Getting Started 
Misconception/Error The student is unable to determine if data in a twoway table suggest a relationship between categories. 
Examples of Student Work at this Level The student:
 Establishes a decision based on personal opinion rather than the data in the table.
 Writes about the structure of the table rather than data presented in the table.
 Writes about vegetarianism and nonvegetarianism rather than gender and vegetarianism.
 Writes a yes or no answer using the wording of the question without justification. When asked, the student states that the response is a â€śguess.â€ť

Questions Eliciting Thinking How might you examine the data in the table to draw a conclusion? What is the same/different about the two tables?
What is the question asking you to do? Did you answer the question asked? What does it mean to â€śsuggest a relationshipâ€ť between gender and vegetarianism? What would you look for in the table? Which rows/columns?
Your response correctly describes the structure of the table, but is the question asking about the structure or the data in the cells of the table? 
Instructional Implications Provide instruction on the structure of twoway frequency tables. Assist the student in identifying the two variables described in the context (e.g., gender and vegetarianism) and the number of levels of each variable [e.g., two levels of gender (male and female) and two levels of vegetarianism (vegetarian and nonvegetarian)]. Since the row (i.e., gender) totals are equal, guide the student to calculate and compare the relative frequencies of males and females who are vegetarian for each table. Assist the student in interpreting similarities or differences in the relative frequencies as evidence of a relationship between the two variables, gender and vegetarianism. Emphasize that for a relationship to exist between two variables, there should be a (wide) gap or difference between the relative frequencies within a category. A significant difference suggests that there may be a relationship between the two variables. Explain to the student that the only valid conclusion is to say that this discrepancy â€śsuggests a relationship.â€ť Any statement explaining or describing the reasoning for the relationship is a hypothesis or conjecture.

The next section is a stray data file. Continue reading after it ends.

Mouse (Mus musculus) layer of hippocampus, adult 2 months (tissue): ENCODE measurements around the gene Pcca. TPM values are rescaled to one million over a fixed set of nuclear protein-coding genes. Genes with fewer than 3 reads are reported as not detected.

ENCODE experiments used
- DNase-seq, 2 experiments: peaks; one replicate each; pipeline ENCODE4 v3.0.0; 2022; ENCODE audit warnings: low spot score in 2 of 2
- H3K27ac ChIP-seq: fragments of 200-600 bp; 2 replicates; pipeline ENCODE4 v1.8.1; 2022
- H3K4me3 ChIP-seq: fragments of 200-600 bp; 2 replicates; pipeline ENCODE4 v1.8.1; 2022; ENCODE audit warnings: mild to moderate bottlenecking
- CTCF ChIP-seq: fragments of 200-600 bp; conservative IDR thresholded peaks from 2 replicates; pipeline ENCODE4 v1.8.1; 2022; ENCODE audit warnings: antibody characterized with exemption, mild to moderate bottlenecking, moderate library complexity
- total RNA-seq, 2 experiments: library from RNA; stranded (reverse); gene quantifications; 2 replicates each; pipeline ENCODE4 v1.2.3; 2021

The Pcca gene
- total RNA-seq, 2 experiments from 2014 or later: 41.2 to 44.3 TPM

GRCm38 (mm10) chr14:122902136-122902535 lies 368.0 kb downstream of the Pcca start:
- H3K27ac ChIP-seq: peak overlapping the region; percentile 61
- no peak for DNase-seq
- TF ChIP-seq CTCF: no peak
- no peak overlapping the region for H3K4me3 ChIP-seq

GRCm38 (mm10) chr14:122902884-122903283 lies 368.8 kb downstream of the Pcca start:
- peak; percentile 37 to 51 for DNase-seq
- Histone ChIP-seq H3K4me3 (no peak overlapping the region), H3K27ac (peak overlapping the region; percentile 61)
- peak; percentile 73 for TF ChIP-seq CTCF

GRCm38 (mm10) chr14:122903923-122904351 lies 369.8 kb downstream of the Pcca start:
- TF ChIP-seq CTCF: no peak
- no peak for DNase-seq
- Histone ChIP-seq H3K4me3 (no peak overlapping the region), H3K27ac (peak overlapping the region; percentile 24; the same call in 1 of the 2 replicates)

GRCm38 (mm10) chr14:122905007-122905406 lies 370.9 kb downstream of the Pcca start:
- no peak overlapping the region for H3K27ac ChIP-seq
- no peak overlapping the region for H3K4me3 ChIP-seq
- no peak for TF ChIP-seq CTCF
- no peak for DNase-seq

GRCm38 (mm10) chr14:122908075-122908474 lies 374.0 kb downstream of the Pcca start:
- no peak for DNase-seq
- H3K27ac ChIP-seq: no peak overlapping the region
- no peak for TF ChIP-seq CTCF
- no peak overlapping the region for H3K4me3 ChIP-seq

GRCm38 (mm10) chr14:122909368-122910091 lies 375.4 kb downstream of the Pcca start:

Provide additional opportunities to examine twoway frequency tables for evidence of a relationship between two variables. Include examples in which both column totals are unequal and row totals are unequal. 
Making Progress 
Misconception/Error The student provides a partially correct interpretation that either contains errors or lacks specificity. 
Examples of Student Work at this Level The student has some understanding of how to examine a twoway table for evidence of a relationship between two variables. However, the student completes only a partial examination or is unable to correctly communicate using appropriate language. The student:

Questions Eliciting Thinking What is the question asking you to do? Did you answer the question asked?
What does it mean to â€śsuggest a relationshipâ€ť between gender and vegetarianism? Is it equally likely for both males and females to be vegetarians or does the table show that one gender is more likely to be vegetarian than the other?
In the first table, the number of male and female vegetarians differs by one person. Is this enough of a difference to assume a relationship or a trend?
What did you base your decision on? Can you explain your rationale in more detail?